The result of the fixing process can be seen in the photo. I also would like to point out that Philipe normally does this work alone or with a partner. It can take a lot of time to prepare you specimens this way. Luckily we are with 7 and we could form a production band which speeded up the process.
Later this day, in the evening, we did some extra additional awesome herping! After the evening dinner, which again was terrific, we left for a boattrip on the Essequito river. We weren’t on the water for a minute and we could already spot two caimans. Simon, our ranger guide, found a snake shortly after that on a twig. I need to inform you that it incredibly difficult to see in the dark with just a headlamp. The banks of the river are filled with trees and other vegetation which make the whole searching for herps a big “Where is wally” game. However, the extra added difficulty is the darkness. Philipe caught the snake, a Corallus hortulanus, professionally with the tong. We weren’t even back in the boat for longer than five minutes and Simon already saw another incredible specimen. This was one was rather high on the tree which hung over the water. Nothing could stop our ranger when he climbed into the tree to get us that snake. Simon climbed and fought against all different obstacles. Pointy needles and stinging ants all over the tree. Simon was though and managed to get the snake down. Which resulted in the second catch of the day.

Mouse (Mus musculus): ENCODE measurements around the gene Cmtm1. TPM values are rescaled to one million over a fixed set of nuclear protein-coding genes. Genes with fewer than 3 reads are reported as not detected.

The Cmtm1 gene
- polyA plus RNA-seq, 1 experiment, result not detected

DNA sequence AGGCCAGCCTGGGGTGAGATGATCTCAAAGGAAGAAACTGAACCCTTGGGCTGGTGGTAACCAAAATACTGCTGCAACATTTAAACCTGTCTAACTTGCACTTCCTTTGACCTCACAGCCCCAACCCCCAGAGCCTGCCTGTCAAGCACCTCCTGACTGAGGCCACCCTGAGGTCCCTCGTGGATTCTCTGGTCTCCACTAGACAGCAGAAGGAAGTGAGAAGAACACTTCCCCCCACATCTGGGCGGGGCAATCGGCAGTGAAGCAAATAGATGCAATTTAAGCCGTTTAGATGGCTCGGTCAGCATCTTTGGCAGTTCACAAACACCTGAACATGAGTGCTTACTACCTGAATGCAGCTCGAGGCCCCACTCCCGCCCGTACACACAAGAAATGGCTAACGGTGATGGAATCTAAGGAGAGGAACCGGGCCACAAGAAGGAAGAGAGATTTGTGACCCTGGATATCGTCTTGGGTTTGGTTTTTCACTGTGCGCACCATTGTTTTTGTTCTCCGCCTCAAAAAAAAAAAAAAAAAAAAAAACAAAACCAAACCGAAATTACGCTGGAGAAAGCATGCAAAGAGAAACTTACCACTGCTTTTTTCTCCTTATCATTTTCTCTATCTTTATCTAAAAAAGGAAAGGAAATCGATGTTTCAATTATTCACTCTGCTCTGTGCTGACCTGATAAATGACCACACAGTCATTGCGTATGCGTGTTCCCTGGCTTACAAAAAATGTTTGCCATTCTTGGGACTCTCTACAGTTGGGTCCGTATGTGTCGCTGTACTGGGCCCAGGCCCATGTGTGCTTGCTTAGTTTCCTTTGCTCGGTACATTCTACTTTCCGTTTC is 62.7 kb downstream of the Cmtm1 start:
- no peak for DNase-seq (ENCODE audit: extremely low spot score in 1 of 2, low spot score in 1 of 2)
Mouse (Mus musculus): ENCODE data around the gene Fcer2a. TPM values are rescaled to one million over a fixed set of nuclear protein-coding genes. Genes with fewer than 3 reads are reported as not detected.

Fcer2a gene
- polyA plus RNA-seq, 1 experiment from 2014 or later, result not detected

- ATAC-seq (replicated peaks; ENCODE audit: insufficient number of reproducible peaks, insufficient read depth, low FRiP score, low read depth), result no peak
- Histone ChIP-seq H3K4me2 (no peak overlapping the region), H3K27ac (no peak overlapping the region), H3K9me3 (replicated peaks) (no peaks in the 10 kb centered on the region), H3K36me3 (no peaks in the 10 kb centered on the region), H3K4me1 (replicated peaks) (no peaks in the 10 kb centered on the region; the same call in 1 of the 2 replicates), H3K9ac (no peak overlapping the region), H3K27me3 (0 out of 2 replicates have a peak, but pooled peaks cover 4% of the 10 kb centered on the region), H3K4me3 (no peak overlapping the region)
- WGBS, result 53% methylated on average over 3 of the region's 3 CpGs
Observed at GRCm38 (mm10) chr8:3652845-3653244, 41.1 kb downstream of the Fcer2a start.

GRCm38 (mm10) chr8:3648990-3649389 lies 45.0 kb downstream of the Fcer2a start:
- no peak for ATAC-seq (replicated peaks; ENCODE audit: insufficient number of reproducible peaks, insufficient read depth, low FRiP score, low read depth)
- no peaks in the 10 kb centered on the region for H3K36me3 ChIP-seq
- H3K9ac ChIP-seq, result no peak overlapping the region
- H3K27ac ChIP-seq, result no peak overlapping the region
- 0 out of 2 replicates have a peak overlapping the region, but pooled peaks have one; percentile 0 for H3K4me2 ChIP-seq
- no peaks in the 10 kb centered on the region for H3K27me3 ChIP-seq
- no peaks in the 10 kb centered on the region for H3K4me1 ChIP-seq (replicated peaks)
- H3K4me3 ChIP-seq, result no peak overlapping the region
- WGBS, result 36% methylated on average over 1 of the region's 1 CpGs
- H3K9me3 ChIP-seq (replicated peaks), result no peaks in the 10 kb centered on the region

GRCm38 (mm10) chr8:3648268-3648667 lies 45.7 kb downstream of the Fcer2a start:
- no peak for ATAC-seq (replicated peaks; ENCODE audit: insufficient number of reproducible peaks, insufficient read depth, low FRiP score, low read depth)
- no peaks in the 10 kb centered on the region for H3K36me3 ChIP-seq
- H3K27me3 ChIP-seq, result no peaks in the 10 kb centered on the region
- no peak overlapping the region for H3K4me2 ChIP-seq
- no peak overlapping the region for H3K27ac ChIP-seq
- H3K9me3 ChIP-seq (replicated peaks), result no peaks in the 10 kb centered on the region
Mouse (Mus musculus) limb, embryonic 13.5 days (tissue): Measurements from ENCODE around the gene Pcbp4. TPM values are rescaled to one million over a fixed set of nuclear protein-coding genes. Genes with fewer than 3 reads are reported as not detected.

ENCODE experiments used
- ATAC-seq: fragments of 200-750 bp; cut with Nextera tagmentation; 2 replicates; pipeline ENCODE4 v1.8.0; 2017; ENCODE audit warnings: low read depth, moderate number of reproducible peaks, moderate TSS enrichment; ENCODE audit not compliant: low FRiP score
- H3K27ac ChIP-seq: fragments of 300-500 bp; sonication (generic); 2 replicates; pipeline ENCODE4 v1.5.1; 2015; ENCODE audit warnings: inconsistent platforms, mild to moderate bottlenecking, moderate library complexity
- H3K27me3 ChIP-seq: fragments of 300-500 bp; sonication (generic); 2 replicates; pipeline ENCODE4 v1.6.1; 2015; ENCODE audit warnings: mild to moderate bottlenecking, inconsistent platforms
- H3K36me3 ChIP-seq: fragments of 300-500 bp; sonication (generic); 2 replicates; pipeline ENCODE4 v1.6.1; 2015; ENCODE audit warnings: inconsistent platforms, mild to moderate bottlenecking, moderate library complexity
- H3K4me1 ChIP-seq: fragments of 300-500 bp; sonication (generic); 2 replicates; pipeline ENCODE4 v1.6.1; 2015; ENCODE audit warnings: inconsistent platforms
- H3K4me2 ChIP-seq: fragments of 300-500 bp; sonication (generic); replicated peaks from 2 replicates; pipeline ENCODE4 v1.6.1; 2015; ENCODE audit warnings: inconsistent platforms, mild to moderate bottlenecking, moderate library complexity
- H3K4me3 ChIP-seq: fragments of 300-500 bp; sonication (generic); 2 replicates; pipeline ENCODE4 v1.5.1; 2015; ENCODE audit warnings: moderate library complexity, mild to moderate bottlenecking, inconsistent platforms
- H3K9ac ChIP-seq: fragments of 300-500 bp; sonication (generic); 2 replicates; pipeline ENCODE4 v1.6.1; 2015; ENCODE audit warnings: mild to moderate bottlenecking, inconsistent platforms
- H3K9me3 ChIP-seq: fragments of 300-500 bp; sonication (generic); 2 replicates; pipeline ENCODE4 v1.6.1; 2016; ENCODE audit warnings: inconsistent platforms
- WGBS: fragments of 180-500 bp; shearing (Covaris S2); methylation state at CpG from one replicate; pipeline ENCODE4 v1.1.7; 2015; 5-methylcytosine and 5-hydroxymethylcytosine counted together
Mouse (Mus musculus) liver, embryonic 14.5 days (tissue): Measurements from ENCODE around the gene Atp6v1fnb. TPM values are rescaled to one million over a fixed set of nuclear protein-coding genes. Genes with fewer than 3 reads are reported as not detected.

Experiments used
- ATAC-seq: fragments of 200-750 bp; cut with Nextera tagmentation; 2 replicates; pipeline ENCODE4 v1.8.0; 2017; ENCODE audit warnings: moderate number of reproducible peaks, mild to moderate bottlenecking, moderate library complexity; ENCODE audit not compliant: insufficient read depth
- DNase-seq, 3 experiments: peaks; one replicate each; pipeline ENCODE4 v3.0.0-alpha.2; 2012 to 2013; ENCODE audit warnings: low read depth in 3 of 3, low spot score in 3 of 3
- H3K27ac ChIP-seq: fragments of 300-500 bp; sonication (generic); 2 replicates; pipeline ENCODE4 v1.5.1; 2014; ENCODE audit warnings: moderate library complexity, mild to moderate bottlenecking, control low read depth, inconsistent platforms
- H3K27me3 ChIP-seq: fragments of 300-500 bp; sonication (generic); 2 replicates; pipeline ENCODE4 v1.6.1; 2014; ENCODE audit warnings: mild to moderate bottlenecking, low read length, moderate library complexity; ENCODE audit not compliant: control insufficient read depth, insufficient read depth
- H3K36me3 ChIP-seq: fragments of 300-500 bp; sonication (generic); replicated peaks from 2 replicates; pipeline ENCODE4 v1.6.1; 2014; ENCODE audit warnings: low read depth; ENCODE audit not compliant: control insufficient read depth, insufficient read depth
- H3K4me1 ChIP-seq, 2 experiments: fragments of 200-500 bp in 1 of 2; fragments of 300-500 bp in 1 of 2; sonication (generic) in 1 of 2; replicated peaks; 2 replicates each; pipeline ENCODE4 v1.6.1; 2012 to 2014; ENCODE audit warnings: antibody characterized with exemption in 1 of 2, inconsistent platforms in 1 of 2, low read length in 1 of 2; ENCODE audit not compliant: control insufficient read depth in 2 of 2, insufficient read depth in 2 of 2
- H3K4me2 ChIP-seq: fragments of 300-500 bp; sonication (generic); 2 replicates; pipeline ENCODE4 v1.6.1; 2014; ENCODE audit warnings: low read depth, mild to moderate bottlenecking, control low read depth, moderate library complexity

Another objective was to catch a small caiman. Again, Simon spotted various caimans from a large distance. This is quite easy if they are in the water because of the reflection of light by the retina if you shine upon an animal. The caiman, was not that large and Philipe got it with the tong. However it slipped away and climbed through spiny vegetation on the steep river bank. Two of our rangers went out of the boats and climbed up. After a while one of the rangers located the caiman up on the hill and managed to grab it resulting in the catch of a caiman! Incredebly excited with the catch we went on until we came to a sandbank in the river. After some Hypsiboas and Rhinella marina catching (a quite large one I must say) we saw another small caiman, but larger as the previous one. Philipe used all his skills. He followed the caiman, and plunged in the water. The caiman splashed and swum away, however Philipe jumped again to the caiman. He landed standing half way in water on all fours, sadly, the caiman swum away as fast as he could by using its mighty tail. Nonetheless, the evening was perfect, we finally caught two snakes and even more special, a caiman! Tomorrow will be an exciting day. After breakfast, putting tags on our fixed specimens and making photo’s of the caught individuals of toning we will do something I have never done before! Tomorrow will be the day when we will go into the forest and sleep there for a few days in our hammocks. The real survival days are about to come and I’m nervous, but excited!